CREAF earns ‘Severo Ochoa’ accreditation
7 de October 2019
In its application, CREAF proposed a strategic research plan for generating knowledge to help tackle the 21st century’s main environmental problems, such as climate change and biodiversity loss. Following rigorous international evaluation, CREAF has been chosen for accreditation on the basis of its scientific results and strategic programmes.
Spain’s State Research Agency, a body of the country’s Ministry of Science, Innovation and Universities, has today published the provisional results of its 2018 process for awarding Severo Ochoa centre of excellence and María de Maeztu unit of excellence accreditation and government grants. Accordingly, it will be distributing a total of 30 million euros among six centres and three units, including CREAF as a new Severo Ochoa centre.
The International Centre for Numerical Methods in Engineering (CIMNE), the Donostia International Physics Center (DIPC), the Institute of Environmental Assessment and Water Research (IDAEA) and the Barcelona Institute for Global Health (lSGlobal) are, like CREAF, first-time recipients of Severo Ochoa accreditation. The Institute for Bioengineering of Catalonia (IBEC), meanwhile, has earned the accolade for a second time. Each of the six centres in question will be issued with a million euros per year over a four-year period.
CREAF is a public research centre with a history that goes back more than 30 years. Today it is engaged in almost a hundred national and international research projects aimed at finding solutions to the 21st century’s main environmental challenges, such as biodiversity loss, climate change and adaptation to its effects, nutrient imbalances and their impact on food security, sustainable water management, fires, and fostering greater public awareness of and involvement in nature conservation. With a Board of Trustees comprising the Government of Catalonia, the Autonomous University of Barcelona (UAB), the University of Barcelona (UB), the Spanish National Research Council (CSIC) and the Institute for Catalan Studies (IEC), CREAF is part of the CERCA network of Catalan research centres. It has produced over 900 publications in the last five years and coordinates a prestigious ERC Synergy Grant.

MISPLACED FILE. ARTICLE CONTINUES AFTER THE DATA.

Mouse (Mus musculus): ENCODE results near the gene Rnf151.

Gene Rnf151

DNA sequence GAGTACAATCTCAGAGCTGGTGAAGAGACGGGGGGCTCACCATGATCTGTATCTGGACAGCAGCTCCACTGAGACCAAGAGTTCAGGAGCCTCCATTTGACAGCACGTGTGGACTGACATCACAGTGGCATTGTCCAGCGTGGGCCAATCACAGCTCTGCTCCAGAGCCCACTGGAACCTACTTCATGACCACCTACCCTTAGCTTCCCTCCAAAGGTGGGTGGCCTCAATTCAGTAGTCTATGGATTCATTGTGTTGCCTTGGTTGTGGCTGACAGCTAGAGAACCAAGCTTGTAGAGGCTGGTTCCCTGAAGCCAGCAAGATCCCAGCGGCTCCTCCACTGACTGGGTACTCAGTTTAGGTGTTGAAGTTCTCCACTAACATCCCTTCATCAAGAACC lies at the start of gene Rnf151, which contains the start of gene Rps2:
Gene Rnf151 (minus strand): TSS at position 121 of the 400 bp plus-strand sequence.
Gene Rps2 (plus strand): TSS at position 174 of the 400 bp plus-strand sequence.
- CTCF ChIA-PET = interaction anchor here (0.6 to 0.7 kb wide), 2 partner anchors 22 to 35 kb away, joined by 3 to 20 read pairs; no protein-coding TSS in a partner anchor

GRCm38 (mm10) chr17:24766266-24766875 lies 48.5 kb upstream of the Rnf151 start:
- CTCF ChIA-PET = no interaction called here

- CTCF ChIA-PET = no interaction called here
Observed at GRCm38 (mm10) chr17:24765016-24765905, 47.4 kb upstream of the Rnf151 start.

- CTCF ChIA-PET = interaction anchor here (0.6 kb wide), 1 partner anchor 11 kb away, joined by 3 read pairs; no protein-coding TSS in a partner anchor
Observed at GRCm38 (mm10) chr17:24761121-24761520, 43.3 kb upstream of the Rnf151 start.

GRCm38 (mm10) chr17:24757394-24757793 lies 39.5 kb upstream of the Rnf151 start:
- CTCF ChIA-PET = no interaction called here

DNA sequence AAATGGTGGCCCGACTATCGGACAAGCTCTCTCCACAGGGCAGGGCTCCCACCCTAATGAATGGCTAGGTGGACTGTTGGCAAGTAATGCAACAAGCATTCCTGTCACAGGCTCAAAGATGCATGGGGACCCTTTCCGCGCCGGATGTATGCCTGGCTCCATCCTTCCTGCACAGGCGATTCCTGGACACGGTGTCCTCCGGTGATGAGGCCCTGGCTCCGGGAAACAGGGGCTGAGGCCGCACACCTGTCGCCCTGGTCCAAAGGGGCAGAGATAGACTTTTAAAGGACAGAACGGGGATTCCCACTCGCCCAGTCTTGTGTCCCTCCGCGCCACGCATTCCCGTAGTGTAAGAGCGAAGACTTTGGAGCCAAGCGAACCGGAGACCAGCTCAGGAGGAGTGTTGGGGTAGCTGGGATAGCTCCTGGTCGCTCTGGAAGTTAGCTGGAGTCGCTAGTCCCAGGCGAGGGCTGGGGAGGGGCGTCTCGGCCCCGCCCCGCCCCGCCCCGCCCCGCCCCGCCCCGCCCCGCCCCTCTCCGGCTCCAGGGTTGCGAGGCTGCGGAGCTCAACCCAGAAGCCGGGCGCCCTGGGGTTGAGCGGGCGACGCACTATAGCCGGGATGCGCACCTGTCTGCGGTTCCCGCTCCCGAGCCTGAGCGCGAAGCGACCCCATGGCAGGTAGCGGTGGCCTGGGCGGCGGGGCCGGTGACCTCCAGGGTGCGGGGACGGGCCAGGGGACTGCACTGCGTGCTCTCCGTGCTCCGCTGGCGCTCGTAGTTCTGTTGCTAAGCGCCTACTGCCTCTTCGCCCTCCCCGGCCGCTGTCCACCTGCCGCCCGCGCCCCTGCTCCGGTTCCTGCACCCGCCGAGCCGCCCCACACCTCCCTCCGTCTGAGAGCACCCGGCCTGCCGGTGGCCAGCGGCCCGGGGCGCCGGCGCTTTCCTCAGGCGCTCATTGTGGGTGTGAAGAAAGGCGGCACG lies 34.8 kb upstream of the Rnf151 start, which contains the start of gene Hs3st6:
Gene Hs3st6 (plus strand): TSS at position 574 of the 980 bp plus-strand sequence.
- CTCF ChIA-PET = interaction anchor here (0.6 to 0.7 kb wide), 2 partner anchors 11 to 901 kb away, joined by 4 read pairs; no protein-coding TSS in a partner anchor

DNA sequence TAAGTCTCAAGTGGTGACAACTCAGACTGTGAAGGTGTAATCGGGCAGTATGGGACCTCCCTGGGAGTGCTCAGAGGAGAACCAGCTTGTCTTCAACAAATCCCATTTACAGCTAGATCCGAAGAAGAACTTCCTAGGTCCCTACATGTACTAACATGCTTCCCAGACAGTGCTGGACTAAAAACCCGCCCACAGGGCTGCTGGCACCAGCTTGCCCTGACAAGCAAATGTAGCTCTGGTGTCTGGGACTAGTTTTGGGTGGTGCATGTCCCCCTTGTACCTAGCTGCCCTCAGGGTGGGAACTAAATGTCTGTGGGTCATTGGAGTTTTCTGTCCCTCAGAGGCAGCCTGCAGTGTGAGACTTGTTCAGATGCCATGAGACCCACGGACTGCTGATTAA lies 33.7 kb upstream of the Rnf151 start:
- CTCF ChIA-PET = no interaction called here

The accreditation and funding initiative enables Spain’s Ministry of Science, Innovation and Universities to act as a driving force behind the high-impact research conducted in the country’s R&D centres. Accredited centres are notable for the international prominence of their scientific work, for their capacity to innovate, and for their close ties with the business sector. Additionally, they are world leaders in their field and capable of attracting international talent.
Human wellbeing and ecology: two sides of the same coin
In its application for Severo Ochoa accreditation, CREAF proposed a scientific project designed to further understanding of the environmental challenges arising from global change, with a view to identifying solutions conducive to sustainable human development compatible with nature. Behind those challenges lie many interconnected processes that are highly complex and crucial to our survival, encompassing matters such as how water, carbon and nutrients circulate in terrestrial ecosystems; what the mechanisms that cause forests to die are; how living organisms respond to climate change; where pollutants circulate or accumulate; how invasive species behave; what the causes and consequences of biodiversity loss are; and how Earth’s health can be monitored from space, to name but a few examples.
“These are the greatest challenges humankind has ever faced, so it is vital that we take the necessary measures urgently and on the basis of scientific knowledge,” says Joan Pino, director of CREAF.
All the aforementioned processes are being threatened by global change. The terrestrial ecosystems in which they take place are where humans and most organisms live, and sources of goods and services on which society’s wellbeing depends.